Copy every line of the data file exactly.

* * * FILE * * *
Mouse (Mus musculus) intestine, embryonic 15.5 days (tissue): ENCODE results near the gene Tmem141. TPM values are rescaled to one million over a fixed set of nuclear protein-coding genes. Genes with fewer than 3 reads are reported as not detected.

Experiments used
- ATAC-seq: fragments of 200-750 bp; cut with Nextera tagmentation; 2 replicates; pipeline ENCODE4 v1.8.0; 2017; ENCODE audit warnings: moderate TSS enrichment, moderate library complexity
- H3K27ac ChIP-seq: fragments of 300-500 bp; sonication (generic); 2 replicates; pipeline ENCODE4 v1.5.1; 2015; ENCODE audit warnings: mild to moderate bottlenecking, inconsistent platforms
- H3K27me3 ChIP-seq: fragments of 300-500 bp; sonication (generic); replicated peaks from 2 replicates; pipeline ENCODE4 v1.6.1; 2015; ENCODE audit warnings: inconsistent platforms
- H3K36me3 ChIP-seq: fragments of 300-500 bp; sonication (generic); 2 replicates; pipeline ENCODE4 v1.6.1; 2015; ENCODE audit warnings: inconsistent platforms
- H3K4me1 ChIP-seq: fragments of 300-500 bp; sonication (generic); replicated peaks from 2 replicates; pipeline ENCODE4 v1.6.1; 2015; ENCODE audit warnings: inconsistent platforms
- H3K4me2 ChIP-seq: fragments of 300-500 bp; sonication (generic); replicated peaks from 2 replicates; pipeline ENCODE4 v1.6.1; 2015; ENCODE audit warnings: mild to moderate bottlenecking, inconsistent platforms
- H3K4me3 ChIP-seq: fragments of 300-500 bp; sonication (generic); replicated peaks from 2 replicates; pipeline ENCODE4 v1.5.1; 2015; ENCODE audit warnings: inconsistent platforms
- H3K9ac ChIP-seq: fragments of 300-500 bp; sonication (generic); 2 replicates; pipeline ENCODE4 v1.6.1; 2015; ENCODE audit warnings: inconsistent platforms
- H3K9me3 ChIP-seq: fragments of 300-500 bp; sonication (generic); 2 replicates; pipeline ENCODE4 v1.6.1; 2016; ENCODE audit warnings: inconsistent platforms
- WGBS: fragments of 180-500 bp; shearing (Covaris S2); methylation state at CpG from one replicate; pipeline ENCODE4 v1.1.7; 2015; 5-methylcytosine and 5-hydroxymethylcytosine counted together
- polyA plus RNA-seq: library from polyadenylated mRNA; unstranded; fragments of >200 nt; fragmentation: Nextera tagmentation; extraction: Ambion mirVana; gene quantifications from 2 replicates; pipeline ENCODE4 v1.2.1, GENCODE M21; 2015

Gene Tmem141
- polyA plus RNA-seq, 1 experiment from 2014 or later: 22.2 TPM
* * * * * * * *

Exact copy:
Mouse (Mus musculus) intestine, embryonic 15.5 days (tissue): ENCODE results near the gene Tmem141. TPM values are rescaled to one million over a fixed set of nuclear protein-coding genes. Genes with fewer than 3 reads are reported as not detected.

Experiments used
- ATAC-seq: fragments of 200-750 bp; cut with Nextera tagmentation; 2 replicates; pipeline ENCODE4 v1.8.0; 2017; ENCODE audit warnings: moderate TSS enrichment, moderate library complexity
- H3K27ac ChIP-seq: fragments of 300-500 bp; sonication (generic); 2 replicates; pipeline ENCODE4 v1.5.1; 2015; ENCODE audit warnings: mild to moderate bottlenecking, inconsistent platforms
- H3K27me3 ChIP-seq: fragments of 300-500 bp; sonication (generic); replicated peaks from 2 replicates; pipeline ENCODE4 v1.6.1; 2015; ENCODE audit warnings: inconsistent platforms
- H3K36me3 ChIP-seq: fragments of 300-500 bp; sonication (generic); 2 replicates; pipeline ENCODE4 v1.6.1; 2015; ENCODE audit warnings: inconsistent platforms
- H3K4me1 ChIP-seq: fragments of 300-500 bp; sonication (generic); replicated peaks from 2 replicates; pipeline ENCODE4 v1.6.1; 2015; ENCODE audit warnings: inconsistent platforms
- H3K4me2 ChIP-seq: fragments of 300-500 bp; sonication (generic); replicated peaks from 2 replicates; pipeline ENCODE4 v1.6.1; 2015; ENCODE audit warnings: mild to moderate bottlenecking, inconsistent platforms
- H3K4me3 ChIP-seq: fragments of 300-500 bp; sonication (generic); replicated peaks from 2 replicates; pipeline ENCODE4 v1.5.1; 2015; ENCODE audit warnings: inconsistent platforms
- H3K9ac ChIP-seq: fragments of 300-500 bp; sonication (generic); 2 replicates; pipeline ENCODE4 v1.6.1; 2015; ENCODE audit warnings: inconsistent platforms
- H3K9me3 ChIP-seq: fragments of 300-500 bp; sonication (generic); 2 replicates; pipeline ENCODE4 v1.6.1; 2016; ENCODE audit warnings: inconsistent platforms
- WGBS: fragments of 180-500 bp; shearing (Covaris S2); methylation state at CpG from one replicate; pipeline ENCODE4 v1.1.7; 2015; 5-methylcytosine and 5-hydroxymethylcytosine counted together
- polyA plus RNA-seq: library from polyadenylated mRNA; unstranded; fragments of >200 nt; fragmentation: Nextera tagmentation; extraction: Ambion mirVana; gene quantifications from 2 replicates; pipeline ENCODE4 v1.2.1, GENCODE M21; 2015

Gene Tmem141
- polyA plus RNA-seq, 1 experiment from 2014 or later: 22.2 TPM